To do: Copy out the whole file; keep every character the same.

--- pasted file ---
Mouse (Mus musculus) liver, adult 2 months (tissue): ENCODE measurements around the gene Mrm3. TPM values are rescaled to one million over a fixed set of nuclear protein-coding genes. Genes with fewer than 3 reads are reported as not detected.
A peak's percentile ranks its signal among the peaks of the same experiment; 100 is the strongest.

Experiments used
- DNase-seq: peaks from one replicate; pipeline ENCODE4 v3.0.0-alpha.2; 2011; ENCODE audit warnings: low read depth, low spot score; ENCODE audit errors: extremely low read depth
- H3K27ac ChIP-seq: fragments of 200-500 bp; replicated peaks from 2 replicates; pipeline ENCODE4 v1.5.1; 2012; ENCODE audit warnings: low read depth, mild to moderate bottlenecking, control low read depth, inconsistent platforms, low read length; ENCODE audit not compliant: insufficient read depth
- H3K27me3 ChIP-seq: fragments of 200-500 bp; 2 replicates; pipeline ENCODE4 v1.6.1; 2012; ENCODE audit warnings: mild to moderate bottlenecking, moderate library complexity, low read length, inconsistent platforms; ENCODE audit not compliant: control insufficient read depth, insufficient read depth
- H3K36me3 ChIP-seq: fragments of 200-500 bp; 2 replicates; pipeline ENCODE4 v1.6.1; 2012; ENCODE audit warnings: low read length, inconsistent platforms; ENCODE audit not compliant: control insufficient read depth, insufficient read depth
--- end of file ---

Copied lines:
Mouse (Mus musculus) liver, adult 2 months (tissue): ENCODE measurements around the gene Mrm3. TPM values are rescaled to one million over a fixed set of nuclear protein-coding genes. Genes with fewer than 3 reads are reported as not detected.
A peak's percentile ranks its signal among the peaks of the same experiment; 100 is the strongest.

Experiments used
- DNase-seq: peaks from one replicate; pipeline ENCODE4 v3.0.0-alpha.2; 2011; ENCODE audit warnings: low read depth, low spot score; ENCODE audit errors: extremely low read depth
- H3K27ac ChIP-seq: fragments of 200-500 bp; replicated peaks from 2 replicates; pipeline ENCODE4 v1.5.1; 2012; ENCODE audit warnings: low read depth, mild to moderate bottlenecking, control low read depth, inconsistent platforms, low read length; ENCODE audit not compliant: insufficient read depth
- H3K27me3 ChIP-seq: fragments of 200-500 bp; 2 replicates; pipeline ENCODE4 v1.6.1; 2012; ENCODE audit warnings: mild to moderate bottlenecking, moderate library complexity, low read length, inconsistent platforms; ENCODE audit not compliant: control insufficient read depth, insufficient read depth
- H3K36me3 ChIP-seq: fragments of 200-500 bp; 2 replicates; pipeline ENCODE4 v1.6.1; 2012; ENCODE audit warnings: low read length, inconsistent platforms; ENCODE audit not compliant: control insufficient read depth, insufficient read depth